Earls Restaurants Has Opened the Door to Canadian Beef… Now What?

My Twitter feed exploded this morning with the news of Earls latest beef announcement:

“We made a mistake when we moved away from Canadian beef.” says Earls President, Mo Jessa.”We want to make this right. We want Canadian beef back on our menus so we are going to work with local ranchers to build our supply of Alberta beef that meets our criteria.”

See their full press release here.

This comes after an uproar over Earls decision to source all of its beef supply from Kansas based Creekstone Farms, in order to “Ethically Source” from a Certified Humane supplier who was also 100% antibiotic and added hormone free. I wrote about this decision last week here. Cattle producers across Canada were outraged by the insinuation that Canadian beef is not raised humanely. The hashtag #boycottearls was born, and farmers and consumers united to show Earls just how important Canadian beef is to them.

When I first heard the news, I did the kind of awkward happy dance that you pray that no one will ever see. The idea that the Canadian beef community not only has a voice, but also how incredibly supportive Canadian consumers were (and are!) filled my heart with joy. Knowing that my voice helped create this change was icing on the cake. But me being me, I had to look closer at what this actually means.

Earls posted this on the their Facebook page:

Earls fans, we’re listening to you. We made a mistake and we’re sorry. It was wrong to move away from Canadian Beef and we want to make it right. Earls will get Canadian Beef back on the menu. We are going back to Aspen Ridge and will work hard to source as much ‪#‎CanadianBeef that meets our criteria as possible.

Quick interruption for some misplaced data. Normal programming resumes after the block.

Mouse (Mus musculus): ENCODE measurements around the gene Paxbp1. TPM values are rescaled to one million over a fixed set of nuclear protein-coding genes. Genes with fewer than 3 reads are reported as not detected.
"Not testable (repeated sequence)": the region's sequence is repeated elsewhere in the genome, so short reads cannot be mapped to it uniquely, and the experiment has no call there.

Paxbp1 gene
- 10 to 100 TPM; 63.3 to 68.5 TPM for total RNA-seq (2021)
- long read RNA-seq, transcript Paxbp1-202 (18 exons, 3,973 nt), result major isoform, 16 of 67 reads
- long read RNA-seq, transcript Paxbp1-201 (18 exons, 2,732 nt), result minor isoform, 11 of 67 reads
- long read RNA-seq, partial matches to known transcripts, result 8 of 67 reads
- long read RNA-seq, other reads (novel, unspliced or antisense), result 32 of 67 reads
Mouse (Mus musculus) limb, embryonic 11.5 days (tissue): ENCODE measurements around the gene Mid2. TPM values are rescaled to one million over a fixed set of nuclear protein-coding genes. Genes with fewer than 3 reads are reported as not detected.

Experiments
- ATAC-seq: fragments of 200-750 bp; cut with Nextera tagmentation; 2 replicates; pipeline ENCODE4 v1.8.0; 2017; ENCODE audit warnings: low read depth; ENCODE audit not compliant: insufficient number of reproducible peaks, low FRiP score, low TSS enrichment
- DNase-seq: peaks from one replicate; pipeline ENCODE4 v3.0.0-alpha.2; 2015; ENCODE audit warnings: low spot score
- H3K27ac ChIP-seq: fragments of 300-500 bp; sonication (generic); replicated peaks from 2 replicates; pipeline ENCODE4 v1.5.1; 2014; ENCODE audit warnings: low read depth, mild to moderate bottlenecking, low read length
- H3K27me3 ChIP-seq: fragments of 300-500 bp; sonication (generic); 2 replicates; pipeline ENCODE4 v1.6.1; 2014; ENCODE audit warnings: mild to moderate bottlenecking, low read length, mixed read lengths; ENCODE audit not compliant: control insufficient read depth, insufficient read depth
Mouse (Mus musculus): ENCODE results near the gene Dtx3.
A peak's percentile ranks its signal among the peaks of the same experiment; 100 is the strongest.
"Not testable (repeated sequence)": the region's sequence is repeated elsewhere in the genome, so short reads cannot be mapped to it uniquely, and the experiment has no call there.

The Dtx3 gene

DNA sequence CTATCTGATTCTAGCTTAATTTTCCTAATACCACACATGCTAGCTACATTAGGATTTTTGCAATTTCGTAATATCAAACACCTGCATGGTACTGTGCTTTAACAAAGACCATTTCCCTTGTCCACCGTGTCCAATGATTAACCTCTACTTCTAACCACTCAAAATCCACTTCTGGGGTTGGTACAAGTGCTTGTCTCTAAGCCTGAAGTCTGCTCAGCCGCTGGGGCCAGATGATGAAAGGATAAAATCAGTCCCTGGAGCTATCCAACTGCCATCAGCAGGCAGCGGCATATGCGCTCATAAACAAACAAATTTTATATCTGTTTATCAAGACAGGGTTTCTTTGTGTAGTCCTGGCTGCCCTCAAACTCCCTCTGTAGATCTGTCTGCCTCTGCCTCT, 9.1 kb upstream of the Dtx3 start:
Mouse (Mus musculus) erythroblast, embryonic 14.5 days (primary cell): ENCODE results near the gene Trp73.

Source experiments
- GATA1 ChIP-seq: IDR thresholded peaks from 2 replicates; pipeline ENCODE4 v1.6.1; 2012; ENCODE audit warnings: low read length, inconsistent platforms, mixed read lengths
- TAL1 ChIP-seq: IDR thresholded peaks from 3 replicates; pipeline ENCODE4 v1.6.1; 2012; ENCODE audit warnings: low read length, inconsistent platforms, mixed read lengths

For anyone that read my post that went a little viral last week, you will know that my biggest beef (no pun intended!) with Earls’ decision was the lack of integrity in their marketing. Conciously using words like “Humane”, putting emphasis on “antibiotics and added hormones”, instead of postive promotion of great food, is what is what I had issues with. From their statement above, this has not changed. They say that Canadian beef will be back on their menus, but are only willing to work with one small supplier in order to maintain their marketing buzz word sourcing. Earls themselves have said that Aspen Ridge cannot supply enough beef to fully service even one of their Alberta restaurants. Can we consider this move of opening the door a crack to allow a small amount of Canadian beef into their restaurants meaningful change? Or just more meaningless marketing jargon? Only time will tell.

Admitting you are wrong is never easy, and is a huge step for any company. I give full credit to Earls for taking that first step. But that is not the end. This is one win in the war against fear based marketing.

Earls has opened the door, just a crack, to Canadian beef. It is now our job as Canadian beef producers to open that door wider, engage in meaningful conversations with both Earls and consumers, and discuss the realities and truths of Canadian beef production. Let’s not let this storyline ride off into the sunset – we need to keep up the important work of talking with consumers and restaurants alike about how and why we are raising the best darn beef available in the world.

cows sunset

See the Canadian Cattlemen’s Association statement here

This Canadian Rancher’s Take on Earls’ Beef Campaign 

Earls Kitchen and Bar has set the Canadian farming world all a-twitter.  The restaurant chain has recently launched a new marketing campaign promoting their latest development in beef  – “Certified Humane” raised without the use of antibiotics or added hormones and steroids.

*Sigh*

I don’t (didn’t) mind Earls as a dining option. Up until now, they sourced their beef for their 56 Canadian restaurants here, in Canada. They have great summertime patios, and they make fantastic Caesars. Their head office is in Vancouver, and their first ever location was started in 1982 in Edmonton, Alberta. Sounds good, right? Then suddenly their marketing took a turn that just doesn’t sit right with me.